Regardless if you’re 14 or 40, beginning any new pursuit typically takes a cash investment. That’s one thing I didn’t have as a youth growing up in rural, plowed South Dakota. When predator hunting piqued my interest, I agonized on how to start my mountain-man, fur-gathering calling. Devouring every article I could on the subject, a plan to fill the fur shed slowly developed. Much of the plan stemmed from raiding my grandfather’s hunting closet. I have yet to completely fill a shed with fur, but my budget startup has kept me busy trying for nearly four decades. Are you interested in a predator-hunting weekend? Start now with hardly any investment.
Forget about fur value as an initial reason to get into the sport. Instead, focus on honing hunting skills and saving a fawn by removing another toothy slayer. Bypassing specialized predator calibers means most medium-range deer calibers can double as your predator rifle. Whitetails are the No. 1 targeted species in America, so someone in close proximity likely has an extra shooting iron if you don’t. Think calibers like the .243 Winchester, .308 Winchester, .30-06 Springfield or even the newer 6.5 Creedmoor. To tame these bigger calibers, shop for a smaller-grain bullet, but don’t spend extra money if someone hands you a box of ammo. Again, you’re not going for fur, but getting a jumpstart into the sport.
In denser environments you can get away with a 12-gauge shotgun loaded with 00 buckshot, BB loads or even No. 4 game loads at close range. Use what you own currently and utilize for whitetail or small-game hunting. If that’s not an option, seek out a mentor program in your region with help from the state wildlife agency. Most states are eager to introduce and assist newcomers to the sport. Your uncle or neighbor may also have a firearm collecting dust in the corner as a loaner.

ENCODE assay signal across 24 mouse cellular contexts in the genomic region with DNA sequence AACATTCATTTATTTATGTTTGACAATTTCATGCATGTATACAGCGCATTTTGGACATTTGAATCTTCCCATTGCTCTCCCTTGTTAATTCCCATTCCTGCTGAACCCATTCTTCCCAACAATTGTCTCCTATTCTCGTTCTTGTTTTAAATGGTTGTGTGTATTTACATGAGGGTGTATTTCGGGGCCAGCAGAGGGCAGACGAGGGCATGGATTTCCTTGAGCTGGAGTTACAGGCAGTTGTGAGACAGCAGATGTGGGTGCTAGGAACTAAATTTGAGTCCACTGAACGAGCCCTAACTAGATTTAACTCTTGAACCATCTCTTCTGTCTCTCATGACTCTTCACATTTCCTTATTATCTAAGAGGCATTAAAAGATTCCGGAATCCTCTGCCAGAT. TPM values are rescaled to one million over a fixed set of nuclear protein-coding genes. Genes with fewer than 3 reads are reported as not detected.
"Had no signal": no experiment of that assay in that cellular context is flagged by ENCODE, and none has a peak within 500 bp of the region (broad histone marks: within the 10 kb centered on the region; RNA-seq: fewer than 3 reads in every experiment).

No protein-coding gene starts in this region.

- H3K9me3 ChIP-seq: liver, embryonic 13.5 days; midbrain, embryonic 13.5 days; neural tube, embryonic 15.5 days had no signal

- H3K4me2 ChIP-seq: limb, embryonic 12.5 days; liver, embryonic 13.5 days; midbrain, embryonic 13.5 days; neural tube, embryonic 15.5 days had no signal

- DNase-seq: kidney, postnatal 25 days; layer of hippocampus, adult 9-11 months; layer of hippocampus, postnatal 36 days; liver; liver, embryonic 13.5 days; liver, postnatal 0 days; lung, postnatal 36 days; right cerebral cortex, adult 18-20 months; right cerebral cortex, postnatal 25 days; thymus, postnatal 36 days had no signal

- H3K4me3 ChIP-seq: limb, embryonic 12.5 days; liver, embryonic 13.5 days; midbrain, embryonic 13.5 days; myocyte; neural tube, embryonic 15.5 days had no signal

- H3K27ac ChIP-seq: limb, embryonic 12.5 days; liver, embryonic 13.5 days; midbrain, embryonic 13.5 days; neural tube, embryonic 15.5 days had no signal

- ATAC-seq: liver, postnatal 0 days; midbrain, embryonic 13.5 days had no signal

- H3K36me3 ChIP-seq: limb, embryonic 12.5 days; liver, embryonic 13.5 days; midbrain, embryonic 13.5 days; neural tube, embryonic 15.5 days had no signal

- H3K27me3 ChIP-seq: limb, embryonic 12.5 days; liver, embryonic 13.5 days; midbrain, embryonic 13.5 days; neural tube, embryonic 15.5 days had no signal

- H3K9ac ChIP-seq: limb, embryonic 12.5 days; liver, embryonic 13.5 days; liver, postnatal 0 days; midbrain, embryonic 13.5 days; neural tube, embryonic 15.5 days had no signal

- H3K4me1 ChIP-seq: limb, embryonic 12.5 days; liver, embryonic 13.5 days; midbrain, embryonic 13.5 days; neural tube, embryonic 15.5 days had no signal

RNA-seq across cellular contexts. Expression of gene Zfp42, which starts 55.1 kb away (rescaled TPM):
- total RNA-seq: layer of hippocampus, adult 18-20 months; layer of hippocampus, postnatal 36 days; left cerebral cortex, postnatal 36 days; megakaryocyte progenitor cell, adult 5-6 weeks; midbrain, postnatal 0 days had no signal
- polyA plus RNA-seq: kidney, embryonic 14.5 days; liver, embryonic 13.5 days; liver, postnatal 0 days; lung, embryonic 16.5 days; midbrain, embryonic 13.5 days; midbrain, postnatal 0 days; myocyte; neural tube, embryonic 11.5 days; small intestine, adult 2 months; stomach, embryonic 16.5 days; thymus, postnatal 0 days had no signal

Calling separates predator hunting from many hunting pursuits. Your mentor may lend you an outdated digital caller, but you can get by cheaply in this department without a handout. Shop for two calls. First, purchase an open-reed or bite-down call. This platform is easy to manipulate to create a variety of sounds from high-pitched squalls to low groans of agony. Second, purchase a diaphragm call for howling. Don’t buy a megaphone. You can cut the end off a plastic soda bottle to use as an effective amplifier. Spray paint it in a dull camouflage pattern to eliminate the plastic shine. The duo should set you back less than $30, plus the cost of a soda.
So you don't own the latest camo, and your available firearm is simply your "deer" rifle? Have no fear: Dull, natural colors, older patterns and .30-caliber rifles kill coyotes just fine.
This combination gives you the flexibility to create sounds of distressed prey, like cottontails. Those sounds attract coyotes, foxes and bobcats, plus bears or mountain lions, depending on your zip code. Add in the howl of a coyote and most other predators will steer clear, but it works magic to lure in a song dog. Sometimes predators stop just out of shooting range to assess the sounds. Stop calling with your original sound and wait a minute, or three. Now cup your fist and suck against the hole where the back of your thumb and index finger adjoin. This squeaking sound mimics a rodent, a favorite of all, and can set in motion a stalled predator. That call is free, courtesy of the good Lord.